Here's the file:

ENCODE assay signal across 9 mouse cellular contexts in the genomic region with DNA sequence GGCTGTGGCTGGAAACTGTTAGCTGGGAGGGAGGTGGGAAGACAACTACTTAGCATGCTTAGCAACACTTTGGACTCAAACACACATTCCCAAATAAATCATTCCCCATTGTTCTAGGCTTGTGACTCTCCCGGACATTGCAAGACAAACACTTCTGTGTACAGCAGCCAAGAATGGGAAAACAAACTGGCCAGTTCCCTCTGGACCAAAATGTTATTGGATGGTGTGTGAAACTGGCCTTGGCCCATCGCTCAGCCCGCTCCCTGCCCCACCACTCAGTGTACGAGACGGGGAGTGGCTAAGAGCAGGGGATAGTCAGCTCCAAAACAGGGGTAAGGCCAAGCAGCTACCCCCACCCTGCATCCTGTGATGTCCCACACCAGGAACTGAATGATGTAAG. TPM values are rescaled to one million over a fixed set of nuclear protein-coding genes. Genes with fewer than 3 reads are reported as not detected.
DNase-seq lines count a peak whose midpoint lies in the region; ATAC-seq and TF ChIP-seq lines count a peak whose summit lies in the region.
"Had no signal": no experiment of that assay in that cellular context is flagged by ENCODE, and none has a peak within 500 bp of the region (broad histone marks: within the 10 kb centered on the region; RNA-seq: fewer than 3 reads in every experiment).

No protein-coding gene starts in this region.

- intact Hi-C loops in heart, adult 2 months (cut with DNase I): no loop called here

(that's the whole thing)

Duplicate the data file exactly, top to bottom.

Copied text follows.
ENCODE assay signal across 9 mouse cellular contexts in the genomic region with DNA sequence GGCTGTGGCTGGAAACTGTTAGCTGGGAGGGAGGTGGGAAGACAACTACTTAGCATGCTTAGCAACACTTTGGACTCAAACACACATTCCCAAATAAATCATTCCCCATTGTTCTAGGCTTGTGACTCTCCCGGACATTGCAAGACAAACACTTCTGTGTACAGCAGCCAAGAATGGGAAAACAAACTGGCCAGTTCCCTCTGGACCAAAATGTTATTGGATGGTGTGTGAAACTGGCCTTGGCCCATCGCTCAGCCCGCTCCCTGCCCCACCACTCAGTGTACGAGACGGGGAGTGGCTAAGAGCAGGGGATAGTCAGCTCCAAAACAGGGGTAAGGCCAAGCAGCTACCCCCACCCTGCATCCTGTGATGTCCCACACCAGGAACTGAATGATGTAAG. TPM values are rescaled to one million over a fixed set of nuclear protein-coding genes. Genes with fewer than 3 reads are reported as not detected.
DNase-seq lines count a peak whose midpoint lies in the region; ATAC-seq and TF ChIP-seq lines count a peak whose summit lies in the region.
"Had no signal": no experiment of that assay in that cellular context is flagged by ENCODE, and none has a peak within 500 bp of the region (broad histone marks: within the 10 kb centered on the region; RNA-seq: fewer than 3 reads in every experiment).

No protein-coding gene starts in this region.

- intact Hi-C loops in heart, adult 2 months (cut with DNase I): no loop called here